Lawyers in general, like all professions, love to make that which is simple sound incredibly complex to the average bystander; this is one way professions can justify their charging rates and maintain an air of mystery. In recent history lawyers have been accused of using Latin to keep the public in the dark about what is happening and in the 17th Century, when many clients would have received a classical education including Latin, the lawyers used to use terms from ancient Greek for the same reason. In the lawyer's defence a latin term is sometimes just the best one for the job, and nobody would bat an eyelid at everyday latin where it is useful (i.e., e.g., et cetera.).
However, as well as Latin (and some French) there were a host of esoteric terms which were deemed in England and Wales in the late 1990s to prevent the average person being able to use and understand the court system and litigation in general. The government commissions an investigation and report by Lord Woolf (a former barrister and senior judge) which resulted in the Civil Procedure Rules of 1998. This report and these rules, amongst other things, swept away many of the old fashioned terms used by the profession and courts, in favour of everyday words readily understandable to the public.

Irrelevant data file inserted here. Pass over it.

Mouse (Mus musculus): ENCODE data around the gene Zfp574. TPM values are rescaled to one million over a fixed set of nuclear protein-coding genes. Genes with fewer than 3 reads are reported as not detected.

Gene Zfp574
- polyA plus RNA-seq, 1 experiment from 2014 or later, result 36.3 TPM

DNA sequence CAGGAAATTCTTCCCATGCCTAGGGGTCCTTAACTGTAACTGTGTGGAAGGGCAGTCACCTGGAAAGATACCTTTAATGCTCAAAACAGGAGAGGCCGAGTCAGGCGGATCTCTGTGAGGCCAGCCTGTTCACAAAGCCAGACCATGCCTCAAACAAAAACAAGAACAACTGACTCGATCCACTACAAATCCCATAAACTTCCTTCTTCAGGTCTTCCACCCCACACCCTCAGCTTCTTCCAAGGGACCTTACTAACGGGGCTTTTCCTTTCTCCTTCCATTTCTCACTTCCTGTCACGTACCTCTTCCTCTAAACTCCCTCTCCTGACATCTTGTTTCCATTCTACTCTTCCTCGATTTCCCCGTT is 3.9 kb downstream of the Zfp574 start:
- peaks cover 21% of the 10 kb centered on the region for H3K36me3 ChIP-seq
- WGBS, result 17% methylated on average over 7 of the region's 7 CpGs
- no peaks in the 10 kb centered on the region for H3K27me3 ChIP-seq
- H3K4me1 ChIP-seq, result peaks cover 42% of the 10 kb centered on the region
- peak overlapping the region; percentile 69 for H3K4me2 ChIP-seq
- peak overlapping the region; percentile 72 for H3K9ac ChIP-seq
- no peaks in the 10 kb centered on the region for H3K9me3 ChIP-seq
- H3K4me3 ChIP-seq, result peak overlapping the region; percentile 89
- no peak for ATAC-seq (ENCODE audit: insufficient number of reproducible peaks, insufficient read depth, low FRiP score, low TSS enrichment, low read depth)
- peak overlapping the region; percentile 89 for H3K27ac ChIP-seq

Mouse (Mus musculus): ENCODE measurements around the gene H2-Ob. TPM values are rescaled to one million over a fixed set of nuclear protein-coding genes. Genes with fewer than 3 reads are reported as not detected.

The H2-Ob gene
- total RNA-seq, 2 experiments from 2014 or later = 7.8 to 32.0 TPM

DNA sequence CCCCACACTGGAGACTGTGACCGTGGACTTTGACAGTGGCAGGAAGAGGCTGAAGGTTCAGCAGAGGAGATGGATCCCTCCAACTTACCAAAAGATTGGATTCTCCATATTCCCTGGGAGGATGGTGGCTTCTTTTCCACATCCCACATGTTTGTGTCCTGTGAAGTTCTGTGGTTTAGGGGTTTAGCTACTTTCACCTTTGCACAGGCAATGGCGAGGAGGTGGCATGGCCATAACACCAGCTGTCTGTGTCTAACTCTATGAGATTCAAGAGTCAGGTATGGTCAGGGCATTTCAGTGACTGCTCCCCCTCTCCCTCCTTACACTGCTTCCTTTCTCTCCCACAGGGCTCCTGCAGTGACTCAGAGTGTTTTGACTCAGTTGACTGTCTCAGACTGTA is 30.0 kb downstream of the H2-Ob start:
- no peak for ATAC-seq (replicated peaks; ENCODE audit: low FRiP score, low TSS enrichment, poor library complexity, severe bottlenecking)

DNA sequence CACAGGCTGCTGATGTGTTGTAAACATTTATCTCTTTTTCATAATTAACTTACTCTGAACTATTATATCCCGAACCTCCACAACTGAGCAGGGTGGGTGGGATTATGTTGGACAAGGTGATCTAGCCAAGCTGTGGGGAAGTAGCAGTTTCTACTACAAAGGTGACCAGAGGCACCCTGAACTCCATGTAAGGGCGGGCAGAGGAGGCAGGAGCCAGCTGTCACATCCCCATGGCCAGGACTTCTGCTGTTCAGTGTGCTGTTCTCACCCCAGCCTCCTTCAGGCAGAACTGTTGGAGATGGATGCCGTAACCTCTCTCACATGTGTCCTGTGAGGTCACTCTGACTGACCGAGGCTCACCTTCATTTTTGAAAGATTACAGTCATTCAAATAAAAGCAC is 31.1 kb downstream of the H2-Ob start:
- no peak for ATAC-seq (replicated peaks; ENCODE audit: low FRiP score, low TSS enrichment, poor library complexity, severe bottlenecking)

However, it is still the case with older practitioners in England and Wales, when reading old case law, or when dealing with jurisdictions where the reforms have never taken place (Scotland, Ireland, USA India etc.), that the old terms still need to be understood. So we have prepared the following list as a guide.
Action - Claim
Affidavit - Witness Statement
Anton Piller Order - Search Order
Calderbank Offer - Part 36 Offer
Decree Absolute - Final Order
Decree Nisi - Conditional Order
Ex Parte - Without Notice
In Camera - In Private
Interlocutory - Interim
Plaintiff - Claimant
Pleadings - Statement of Case
Subpoena - Witness Summons